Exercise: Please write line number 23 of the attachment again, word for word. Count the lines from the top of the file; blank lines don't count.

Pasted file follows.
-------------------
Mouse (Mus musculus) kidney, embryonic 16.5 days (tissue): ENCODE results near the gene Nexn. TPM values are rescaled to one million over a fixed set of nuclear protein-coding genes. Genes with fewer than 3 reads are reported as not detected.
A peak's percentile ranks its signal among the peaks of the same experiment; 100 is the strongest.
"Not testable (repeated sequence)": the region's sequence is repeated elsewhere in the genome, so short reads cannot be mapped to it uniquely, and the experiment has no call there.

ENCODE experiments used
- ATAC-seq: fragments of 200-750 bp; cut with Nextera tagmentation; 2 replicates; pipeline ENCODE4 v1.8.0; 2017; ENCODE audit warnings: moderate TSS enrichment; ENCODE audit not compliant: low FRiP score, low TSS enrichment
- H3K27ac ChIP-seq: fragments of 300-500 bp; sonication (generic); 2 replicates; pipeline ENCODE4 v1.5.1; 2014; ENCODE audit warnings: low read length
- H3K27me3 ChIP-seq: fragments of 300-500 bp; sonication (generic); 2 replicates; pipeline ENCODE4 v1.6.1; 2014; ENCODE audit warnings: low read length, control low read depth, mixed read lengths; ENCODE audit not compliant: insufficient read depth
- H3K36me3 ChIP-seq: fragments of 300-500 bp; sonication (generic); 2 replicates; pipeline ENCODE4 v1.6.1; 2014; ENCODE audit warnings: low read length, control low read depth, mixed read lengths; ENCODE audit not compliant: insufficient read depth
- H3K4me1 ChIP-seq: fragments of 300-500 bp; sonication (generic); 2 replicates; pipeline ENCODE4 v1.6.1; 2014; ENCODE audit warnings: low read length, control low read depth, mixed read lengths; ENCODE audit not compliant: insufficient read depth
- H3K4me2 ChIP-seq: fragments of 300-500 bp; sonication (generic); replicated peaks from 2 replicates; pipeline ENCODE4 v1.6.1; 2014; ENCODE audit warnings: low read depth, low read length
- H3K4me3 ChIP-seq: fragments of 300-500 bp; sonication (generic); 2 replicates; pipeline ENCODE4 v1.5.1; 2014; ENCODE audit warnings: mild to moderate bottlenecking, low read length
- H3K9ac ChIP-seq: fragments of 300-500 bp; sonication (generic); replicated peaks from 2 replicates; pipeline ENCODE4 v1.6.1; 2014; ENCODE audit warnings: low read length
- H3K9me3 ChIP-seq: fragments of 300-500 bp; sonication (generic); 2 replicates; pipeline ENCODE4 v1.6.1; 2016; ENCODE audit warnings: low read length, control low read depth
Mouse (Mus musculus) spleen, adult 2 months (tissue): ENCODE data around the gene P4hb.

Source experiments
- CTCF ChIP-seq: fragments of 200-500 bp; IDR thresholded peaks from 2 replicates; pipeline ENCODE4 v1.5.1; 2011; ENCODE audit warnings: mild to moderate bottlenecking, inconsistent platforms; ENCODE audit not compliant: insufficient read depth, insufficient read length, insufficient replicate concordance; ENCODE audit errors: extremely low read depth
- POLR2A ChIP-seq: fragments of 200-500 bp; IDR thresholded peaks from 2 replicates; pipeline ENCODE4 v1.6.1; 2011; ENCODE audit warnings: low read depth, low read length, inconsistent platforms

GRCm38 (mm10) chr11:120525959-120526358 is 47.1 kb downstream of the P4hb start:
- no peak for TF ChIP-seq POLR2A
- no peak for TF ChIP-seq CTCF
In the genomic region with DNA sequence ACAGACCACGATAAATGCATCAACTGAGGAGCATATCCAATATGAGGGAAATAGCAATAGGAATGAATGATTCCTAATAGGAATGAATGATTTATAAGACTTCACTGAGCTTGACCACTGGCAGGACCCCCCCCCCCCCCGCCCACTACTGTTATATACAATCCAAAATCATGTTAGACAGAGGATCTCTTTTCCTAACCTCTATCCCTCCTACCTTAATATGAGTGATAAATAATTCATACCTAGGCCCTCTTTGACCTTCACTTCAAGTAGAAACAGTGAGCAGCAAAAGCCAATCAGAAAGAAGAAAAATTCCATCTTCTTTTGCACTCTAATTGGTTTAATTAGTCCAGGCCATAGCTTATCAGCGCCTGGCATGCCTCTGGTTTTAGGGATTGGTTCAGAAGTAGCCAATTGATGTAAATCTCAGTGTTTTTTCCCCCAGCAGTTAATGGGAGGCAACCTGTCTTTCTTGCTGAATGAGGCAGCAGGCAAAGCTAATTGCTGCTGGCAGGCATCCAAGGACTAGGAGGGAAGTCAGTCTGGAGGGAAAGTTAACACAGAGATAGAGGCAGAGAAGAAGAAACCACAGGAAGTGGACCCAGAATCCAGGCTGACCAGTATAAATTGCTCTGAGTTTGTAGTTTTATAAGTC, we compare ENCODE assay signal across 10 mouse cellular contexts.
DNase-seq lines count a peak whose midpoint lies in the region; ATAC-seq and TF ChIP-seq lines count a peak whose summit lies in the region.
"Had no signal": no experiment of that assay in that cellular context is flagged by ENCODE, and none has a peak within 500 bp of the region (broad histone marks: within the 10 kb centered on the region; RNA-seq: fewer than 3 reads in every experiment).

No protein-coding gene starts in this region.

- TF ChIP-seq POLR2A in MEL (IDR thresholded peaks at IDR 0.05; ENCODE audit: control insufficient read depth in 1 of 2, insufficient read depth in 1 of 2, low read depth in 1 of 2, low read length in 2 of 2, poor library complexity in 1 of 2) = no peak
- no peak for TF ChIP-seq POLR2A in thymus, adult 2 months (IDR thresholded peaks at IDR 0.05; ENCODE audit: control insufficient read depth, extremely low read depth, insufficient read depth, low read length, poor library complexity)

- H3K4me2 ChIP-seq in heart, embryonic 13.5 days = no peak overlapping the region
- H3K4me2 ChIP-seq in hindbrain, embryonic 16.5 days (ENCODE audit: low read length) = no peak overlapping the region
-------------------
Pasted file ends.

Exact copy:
"Had no signal": no experiment of that assay in that cellular context is flagged by ENCODE, and none has a peak within 500 bp of the region (broad histone marks: within the 10 kb centered on the region; RNA-seq: fewer than 3 reads in every experiment).